intended from the work to be done;

   o  who the intended beneficiaries are (also describing some examples
      of the use and effect that will accrue from using the capabilities
      provided by the WG's output); and,

   o  where areas of difficulty are likely to be encountered.


3.2 The "Short-term" model for WGs

   If an effort requires more than 1.5 years to produce something that
   is ready for IETF last call, then it is not yet ready for the IETF.
   The effort must do its pre-standards work elsewhere and then come to
   the IETF when a solution is ready to be standardized.

   Accordingly, a WG gets no more than 18 months to have their first
   Internet-Draft (I-D) approved by the IESG; similarly, a WG gets no
   more than 12 months to have each succeeding document approved by the
   IESG.













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4. IETF Operation

   The IESG must juggle two extremely difficult tasks:

   o  technical oversight; and,

   o  process management.

   It is essential to retain and support both of these tasks, while also
   balancing the need to make timely progress.

   After a document is given to the IESG for approval it can be
   difficult to ascertain the document's status and how it got there.
   The procedures that the IESG uses for voting are not well known, and
   the reasoning behind the IESG's votes are not published.  Further,
   some of the procedures may result in a document being delayed, even
   if there is a strong consensus in the IESG for it to go forward.  As
   a result, WG chairs and document editors often find themselves in
   "limbo", where they don't know what to do to move documents through
   the IETF system.

   Two complimentary changes can remedy the problem:

   o  a greater emphasis on area focus; and,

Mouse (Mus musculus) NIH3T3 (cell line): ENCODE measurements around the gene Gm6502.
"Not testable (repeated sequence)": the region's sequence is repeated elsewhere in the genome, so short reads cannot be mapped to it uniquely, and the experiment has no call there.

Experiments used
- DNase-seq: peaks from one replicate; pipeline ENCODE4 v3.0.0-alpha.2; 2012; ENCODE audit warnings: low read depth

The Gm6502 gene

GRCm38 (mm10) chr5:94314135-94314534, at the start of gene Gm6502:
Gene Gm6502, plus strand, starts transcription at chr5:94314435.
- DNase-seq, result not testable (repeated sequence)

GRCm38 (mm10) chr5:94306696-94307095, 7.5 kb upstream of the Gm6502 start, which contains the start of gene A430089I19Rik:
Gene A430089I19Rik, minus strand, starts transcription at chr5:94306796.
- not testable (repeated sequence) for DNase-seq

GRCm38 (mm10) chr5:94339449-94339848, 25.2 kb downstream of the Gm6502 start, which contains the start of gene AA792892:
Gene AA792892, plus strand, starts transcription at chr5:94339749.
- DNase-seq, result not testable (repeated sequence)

o  a narrower emphasis on what gets evaluated during IETF last call.


4.1 The "Area Focus" model for the IESG

   Each area comprises considerable specialization.  Although it is
   essential to have coordination and collaboration among the areas, it
   is equally important that the WGs in an area be allowed to focus on
   their own activities and have their consensus results published.

   Our philosophy is that whenever the IESG makes any decisions, all ADs
   get a voice, but no one AD gets a veto.  In realizing this, several
   factors must be balanced.

4.1.1 Bounded Discussion

   It is essential that no AD be able to exercise a "pocket veto".
   Hence there needs to be a way, within the IESG, to override blockages
   by individual ADs.

   Accordingly, once a document is submitted to the IESG for approval, a
   formal request for further discussion may delay IESG voting on the
   document until no later than the next IESG meeting.  (In other words,



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   there may be at most one request for discussion for the document and
   any AD may request it.)

4.1.2 Proportional Voting

   Responsible ADs are presumed to be expert in the work under review,
   both in terms of the technology and their WGs' history.  In order to
   facilitate the efficiency of their work, they must have a
   disproportionate say in progressing a document.

   Accordingly, all IESG votes require a minimum of 55% of those voting
   "yes" to pass; further, the votes of the responsible ADs are weighted
   to 45% of all votes, with the remaining ADs combining to 55% of all